Essential Tremor: A New Life Through Deep Brain Stimulation

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Approximately 10 million people in the United States have essential tremor (ET), which eventually can interfere with daily activities such as eating, drinking and writing. Yet, most people with ET are never offered a therapy that was FDA approved in 1997.

At the University of Michigan, a program called STIM—Surgical Therapies Improving Movement—is changing the lives of people with ET using this very treatment, called deep brain stimulation (DBS).

Surgical Therapies Improving Movement— changing the lives of people with ET using deep brain stimulation

Surgical Therapies
Improving Movement—
changing the lives of
people with ET using
deep brain stimulation

“I think most people know DBS is a really good and effective therapy for Parkinson’s because two-thirds of our referrals are for Parkinson’s. But fewer people know how good it is for essential tremor. And ET is a much more common disease than Parkinson’s,” says Kelvin Chou, M.D., co-director of STIM and co-director of the Movement Disorders Clinic.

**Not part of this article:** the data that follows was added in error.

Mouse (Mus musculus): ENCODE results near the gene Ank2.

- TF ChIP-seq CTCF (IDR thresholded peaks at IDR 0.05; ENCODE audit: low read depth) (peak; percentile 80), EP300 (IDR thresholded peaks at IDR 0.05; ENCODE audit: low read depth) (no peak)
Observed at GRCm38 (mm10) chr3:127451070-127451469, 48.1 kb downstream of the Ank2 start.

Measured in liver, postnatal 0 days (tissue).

Approximately 10 million people have ET compared with approximately 1 million who have Parkinson’s.

“There’s an incredible unmet clinical need for this therapy. The major barrier to patients getting this quality-of-life-improving therapy is essentially a lack of awareness. That’s why we’re very interested in helping to educate providers and patients about the risks and benefits of DBS for ET,” says Parag Patil, M.D., Ph.D., an assistant professor in U-M’s departments of Neurosurgery, Neurology, Biomedical Engineering and Anesthesiology.

The STIM program treats essential tremor and Parkinson’s primarily, but DBS is also effective for patients with dystonia and a few other neurological disorders.

DBS Device
A DBS device is similar to a pacemaker for the heart, but instead of having electrodes (or electrical wires) implanted in the heart, the electrodes are placed into the thalamus portion of brain. The electrodes carry electrical signals to specific brain locations. These electrical signals cause the brain cells around the DBS electrode to change their activity. By changing the activity of brain cells, DBS can reduce the symptoms of many neurological disorders, depending on where the electrodes are placed.

DBS is not a cure for the disease but a way to manage it more effectively. It can offer many benefits, including the need to take less medication and therefore experience fewer medication side effects.

Patient Evaluation
Before patients are considered for DBS surgery, they are evaluated by the multidisciplinary STIM team, which has extensive training in DBS. The team includes a neurosurgeon, neurologist, clinical neuropsychologist, speech pathologist, social worker and other team members who ensure that the patient and their family understand the procedure and discuss expectations and concerns.